Moving Toward Certainty: Joint Submissions and R v Anthony-Cook

Clients crave certainty. One method in which we can give our clients some measure of certainty is in approaching the Court having negotiated a joint sentencing position with Crown. These positions, called joint submissions, are often the result of protracted discussions where both Crown and Defence come to a mutually agreeable position to resolve the charges … Read More.

I’m Gonna Appeal!

Q&A: What is the appeal process? An appeal is an application to a higher court to review a case for any errors or deficiencies. In Alberta, summary conviction appeals are heard in the Court of Queen’s Bench. The Court of Appeal of Alberta is the highest appellate court in the Province and hears appeals from … Read More.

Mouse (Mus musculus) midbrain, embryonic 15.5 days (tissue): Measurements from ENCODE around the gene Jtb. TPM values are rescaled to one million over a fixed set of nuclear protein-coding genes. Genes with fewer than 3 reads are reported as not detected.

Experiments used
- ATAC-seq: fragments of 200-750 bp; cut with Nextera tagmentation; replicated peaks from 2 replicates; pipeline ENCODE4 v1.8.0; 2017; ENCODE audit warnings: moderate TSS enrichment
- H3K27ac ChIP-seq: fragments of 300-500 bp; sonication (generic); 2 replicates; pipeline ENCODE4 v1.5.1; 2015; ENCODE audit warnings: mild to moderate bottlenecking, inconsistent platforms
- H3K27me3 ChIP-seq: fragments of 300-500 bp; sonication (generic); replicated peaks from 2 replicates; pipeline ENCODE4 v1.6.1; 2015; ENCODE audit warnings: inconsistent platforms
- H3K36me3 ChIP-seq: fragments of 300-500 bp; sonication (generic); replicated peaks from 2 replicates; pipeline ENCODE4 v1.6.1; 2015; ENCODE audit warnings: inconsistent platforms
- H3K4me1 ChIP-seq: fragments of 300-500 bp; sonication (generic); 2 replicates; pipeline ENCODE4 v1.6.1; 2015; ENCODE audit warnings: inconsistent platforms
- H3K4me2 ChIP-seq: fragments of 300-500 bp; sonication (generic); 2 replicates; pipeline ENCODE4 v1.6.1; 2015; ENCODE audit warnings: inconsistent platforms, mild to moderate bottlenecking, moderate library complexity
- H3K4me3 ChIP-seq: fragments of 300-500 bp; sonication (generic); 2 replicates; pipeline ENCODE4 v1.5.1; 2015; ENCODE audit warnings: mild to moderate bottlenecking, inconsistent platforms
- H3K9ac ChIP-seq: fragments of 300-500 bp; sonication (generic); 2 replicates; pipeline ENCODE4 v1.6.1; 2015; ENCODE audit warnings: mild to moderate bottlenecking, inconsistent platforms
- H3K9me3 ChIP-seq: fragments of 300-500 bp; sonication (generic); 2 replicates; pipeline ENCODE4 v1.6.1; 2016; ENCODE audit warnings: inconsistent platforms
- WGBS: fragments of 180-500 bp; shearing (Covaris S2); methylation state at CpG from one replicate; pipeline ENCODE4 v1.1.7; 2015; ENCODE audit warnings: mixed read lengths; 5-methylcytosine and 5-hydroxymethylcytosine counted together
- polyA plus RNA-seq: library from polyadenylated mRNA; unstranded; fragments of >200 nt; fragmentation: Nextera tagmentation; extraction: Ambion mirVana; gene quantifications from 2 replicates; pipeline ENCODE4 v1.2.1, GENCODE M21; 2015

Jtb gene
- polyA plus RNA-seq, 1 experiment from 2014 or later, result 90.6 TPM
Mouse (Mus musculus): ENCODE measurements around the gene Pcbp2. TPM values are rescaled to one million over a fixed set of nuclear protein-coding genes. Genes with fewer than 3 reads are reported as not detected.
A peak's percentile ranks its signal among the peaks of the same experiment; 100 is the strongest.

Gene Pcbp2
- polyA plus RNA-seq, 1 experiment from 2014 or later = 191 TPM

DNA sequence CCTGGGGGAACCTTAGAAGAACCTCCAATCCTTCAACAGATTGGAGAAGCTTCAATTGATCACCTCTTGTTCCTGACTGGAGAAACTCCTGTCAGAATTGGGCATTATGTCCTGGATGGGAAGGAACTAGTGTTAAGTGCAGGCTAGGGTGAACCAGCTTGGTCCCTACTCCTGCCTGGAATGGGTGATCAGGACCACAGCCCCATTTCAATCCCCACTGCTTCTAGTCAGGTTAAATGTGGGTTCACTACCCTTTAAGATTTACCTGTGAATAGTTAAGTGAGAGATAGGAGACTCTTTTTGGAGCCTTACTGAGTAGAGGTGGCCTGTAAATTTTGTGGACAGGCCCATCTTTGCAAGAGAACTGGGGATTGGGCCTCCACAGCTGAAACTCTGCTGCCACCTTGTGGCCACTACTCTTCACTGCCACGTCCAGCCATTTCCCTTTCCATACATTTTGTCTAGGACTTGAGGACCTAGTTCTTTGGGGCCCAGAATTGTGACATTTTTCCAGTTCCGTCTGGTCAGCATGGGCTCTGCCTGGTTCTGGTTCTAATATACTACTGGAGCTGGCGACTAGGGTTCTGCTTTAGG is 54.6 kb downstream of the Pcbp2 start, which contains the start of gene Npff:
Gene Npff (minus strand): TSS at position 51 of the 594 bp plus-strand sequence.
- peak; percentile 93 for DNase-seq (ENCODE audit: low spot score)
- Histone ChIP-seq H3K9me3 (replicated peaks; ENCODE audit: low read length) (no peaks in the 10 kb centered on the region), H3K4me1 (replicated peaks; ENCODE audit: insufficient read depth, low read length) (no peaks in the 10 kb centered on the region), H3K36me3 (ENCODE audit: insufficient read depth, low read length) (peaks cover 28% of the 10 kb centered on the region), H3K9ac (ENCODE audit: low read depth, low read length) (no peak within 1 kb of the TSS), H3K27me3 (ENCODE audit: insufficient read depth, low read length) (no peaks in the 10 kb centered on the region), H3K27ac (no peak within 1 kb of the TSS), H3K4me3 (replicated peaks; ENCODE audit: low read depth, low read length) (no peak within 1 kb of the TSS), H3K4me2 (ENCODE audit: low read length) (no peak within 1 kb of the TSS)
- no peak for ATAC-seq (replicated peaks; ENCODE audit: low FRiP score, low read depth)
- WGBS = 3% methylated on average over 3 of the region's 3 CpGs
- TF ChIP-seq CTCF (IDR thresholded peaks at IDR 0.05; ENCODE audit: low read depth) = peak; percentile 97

The Vader Error

The trial of Travis Vader (R. v. Vader) has attracted significant public attention in Edmonton over the past few months. While it seemed to have arrived at completion with the release of the judge’s trial decision, it quickly become clear that a major roadblock arose from the judge’s own analysis. Vader was charged with two … Read More.

Mandatory Minimums, Not So Mandatory?

A number of decisions have been released in the last 18 months where courts have declared certain mandatory minimum sentences in the Criminal Code and Controlled Drugs and Substances Act to be unconstitutional. These mandatory minimum sentences mean that judges are not allowed to impose sentences that are lower than a certain minimum established by … Read More.

Justice Delayed. Justice Denied.

The Supreme Court of Canada’s recent decision in R v Jordan attempts to strike a new, simpler test for determining when someone’s right to a trial within a reasonable time has been violated. It will now be considered presumptively unreasonable if a person has to wait more than 18 months for their trial to occur in provincial court, or 30 … Read More.